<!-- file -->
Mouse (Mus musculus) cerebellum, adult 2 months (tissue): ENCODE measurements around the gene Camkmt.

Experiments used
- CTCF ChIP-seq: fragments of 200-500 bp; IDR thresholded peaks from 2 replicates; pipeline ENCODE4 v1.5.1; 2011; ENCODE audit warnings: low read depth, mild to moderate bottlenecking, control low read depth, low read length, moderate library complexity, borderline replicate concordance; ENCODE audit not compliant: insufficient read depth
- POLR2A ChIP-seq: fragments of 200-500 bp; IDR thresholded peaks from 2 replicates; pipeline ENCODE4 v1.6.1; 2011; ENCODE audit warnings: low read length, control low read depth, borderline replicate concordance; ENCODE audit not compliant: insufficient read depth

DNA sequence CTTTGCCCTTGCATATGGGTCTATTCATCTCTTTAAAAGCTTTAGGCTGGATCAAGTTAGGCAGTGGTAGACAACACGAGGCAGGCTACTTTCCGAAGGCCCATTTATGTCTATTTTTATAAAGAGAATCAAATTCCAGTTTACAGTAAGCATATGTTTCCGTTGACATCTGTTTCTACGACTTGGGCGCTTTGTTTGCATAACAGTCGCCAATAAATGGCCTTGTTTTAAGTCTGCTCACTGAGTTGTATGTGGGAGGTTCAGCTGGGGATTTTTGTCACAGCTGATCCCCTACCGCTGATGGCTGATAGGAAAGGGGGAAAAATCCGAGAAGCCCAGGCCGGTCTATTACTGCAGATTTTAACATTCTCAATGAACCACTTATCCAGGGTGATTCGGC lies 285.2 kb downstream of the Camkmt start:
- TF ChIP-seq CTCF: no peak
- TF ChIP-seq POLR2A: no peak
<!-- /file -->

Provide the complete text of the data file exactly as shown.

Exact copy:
Mouse (Mus musculus) cerebellum, adult 2 months (tissue): ENCODE measurements around the gene Camkmt.

Experiments used
- CTCF ChIP-seq: fragments of 200-500 bp; IDR thresholded peaks from 2 replicates; pipeline ENCODE4 v1.5.1; 2011; ENCODE audit warnings: low read depth, mild to moderate bottlenecking, control low read depth, low read length, moderate library complexity, borderline replicate concordance; ENCODE audit not compliant: insufficient read depth
- POLR2A ChIP-seq: fragments of 200-500 bp; IDR thresholded peaks from 2 replicates; pipeline ENCODE4 v1.6.1; 2011; ENCODE audit warnings: low read length, control low read depth, borderline replicate concordance; ENCODE audit not compliant: insufficient read depth

DNA sequence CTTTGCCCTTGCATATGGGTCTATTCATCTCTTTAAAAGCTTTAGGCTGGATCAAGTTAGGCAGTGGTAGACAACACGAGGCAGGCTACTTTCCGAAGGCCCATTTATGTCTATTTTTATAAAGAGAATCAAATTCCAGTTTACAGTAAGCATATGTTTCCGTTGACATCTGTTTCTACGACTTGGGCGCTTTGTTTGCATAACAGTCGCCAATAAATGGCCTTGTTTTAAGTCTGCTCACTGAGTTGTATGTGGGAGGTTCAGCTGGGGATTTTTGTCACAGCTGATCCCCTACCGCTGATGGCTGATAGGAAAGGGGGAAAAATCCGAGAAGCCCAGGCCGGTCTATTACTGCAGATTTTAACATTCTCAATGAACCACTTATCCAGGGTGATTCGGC lies 285.2 kb downstream of the Camkmt start:
- TF ChIP-seq CTCF: no peak
- TF ChIP-seq POLR2A: no peak